Why You Should Always Be Prepared | Kayak Angler Magazine | Rapid Media
Skills
A man holding a sheepshead fish in his kayak. Photo by Rob Choi

FRIDAY AFTERNOON THE WEATHERMAN promised a small window to fish Saturday morning. That’s all I would need for a shot at sheepshead under the Chesapeake Bay Bridge Tunnel. I was facing a two-hour drive for a couple hours fishing, but it would be worth it.

I called a buddy who had been bugging me to take him sheep herding. I explained the sensitive timing of the operation. “Meet me at the tackle shop at 4:45 a.m. and we’ll launch at 5:30,” I instructed. He said he was stoked and kept thanking me for the invite. “Don’t worry, I’ll be there!” he practically shouted over the phone.

That evening I tied up rigs and packed the car. Then, I double-checked my gear and set my alarm for a ridiculous time.

The next morning, I was up and out the door in the dark. On the two-hour drive to the water, I thought about calling my fishing buddy, but he lived just down the street from the tackle shop so I didn’t want to wake him.

I made it to the shop 15 minutes after it opened and they were already running low on live fiddler crabs, the sheepshead’s favorite bait. His text message came five minutes later. “Just left the house,” it read. I texted him that I would get bait and he could meet me at the launch. Minutes after arriving at the launch, I’m dragging my kayak down the beach. He slowly pulls into the lot. “Dude, I’m so sorry,” he repeated over and over as I helped him move his boat to the beach.

When I asked for his bait bucket, he looked at me with a blank stare. “I knew I was forgetting something,” he cursed. Frantic, he dug a plastic grocery bag out of a nearby garbage can and filled it with scurrying fiddler crabs. Then he started searching his tackle box for hooks and leader. “I’ll see you out there,” I told him.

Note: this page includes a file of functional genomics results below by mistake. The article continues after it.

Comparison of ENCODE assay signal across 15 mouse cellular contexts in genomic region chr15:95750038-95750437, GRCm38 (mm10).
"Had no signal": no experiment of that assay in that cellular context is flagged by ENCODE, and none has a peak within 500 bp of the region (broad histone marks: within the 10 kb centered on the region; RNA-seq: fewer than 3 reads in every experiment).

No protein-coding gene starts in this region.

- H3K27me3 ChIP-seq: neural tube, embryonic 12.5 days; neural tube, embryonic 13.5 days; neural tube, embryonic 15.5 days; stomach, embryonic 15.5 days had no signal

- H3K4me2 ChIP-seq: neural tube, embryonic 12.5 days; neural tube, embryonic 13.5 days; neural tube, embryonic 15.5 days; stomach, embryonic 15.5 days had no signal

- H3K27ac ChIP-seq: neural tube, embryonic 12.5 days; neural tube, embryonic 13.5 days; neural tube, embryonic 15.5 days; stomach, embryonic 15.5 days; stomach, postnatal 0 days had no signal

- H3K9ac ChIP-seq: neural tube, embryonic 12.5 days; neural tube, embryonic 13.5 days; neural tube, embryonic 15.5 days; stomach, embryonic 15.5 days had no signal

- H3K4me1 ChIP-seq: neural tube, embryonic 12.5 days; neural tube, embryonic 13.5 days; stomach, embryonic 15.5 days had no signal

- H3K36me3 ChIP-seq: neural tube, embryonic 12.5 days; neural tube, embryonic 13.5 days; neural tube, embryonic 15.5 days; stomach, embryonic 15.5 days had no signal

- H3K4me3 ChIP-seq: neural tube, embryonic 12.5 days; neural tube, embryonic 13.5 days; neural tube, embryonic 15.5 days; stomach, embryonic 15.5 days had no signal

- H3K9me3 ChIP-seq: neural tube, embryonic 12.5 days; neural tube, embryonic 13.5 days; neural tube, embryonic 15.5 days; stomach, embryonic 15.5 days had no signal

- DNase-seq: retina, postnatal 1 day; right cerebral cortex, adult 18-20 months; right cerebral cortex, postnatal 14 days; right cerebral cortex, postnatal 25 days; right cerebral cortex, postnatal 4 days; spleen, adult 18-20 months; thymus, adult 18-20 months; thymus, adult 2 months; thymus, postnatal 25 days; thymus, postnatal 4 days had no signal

As I launched, I looked back to see him chasing escaped fiddler crabs around the parking lot. 

By the time I reached my favorite sheepie spot, the current was starting to slow down. A few minutes later, I got my fix. First, I feel the heavy weight of a big sheepshead nibbling my bait 30 feet below. Then my rod bends with the slam and I set the hook. The fish fought like a bulldog, rushed to keep it from wrapping a piling and breaking me off. Finally, I swung a 10 pounder into the kayak, grinning from ear to ear.

I looked for my buddy, but he wasn't on the water. I called him on the cellphone and found out that the fiddlers escaped. Then he realized he forgot his paddle at home.

By the time he returned to the launch with his paddle, the wind was whistling and I was heading in with two trophy sheepies on my camera.

I could see his long face as the waves pushed me onto shore. I shook my head not even resisting my burst of laughter.

 

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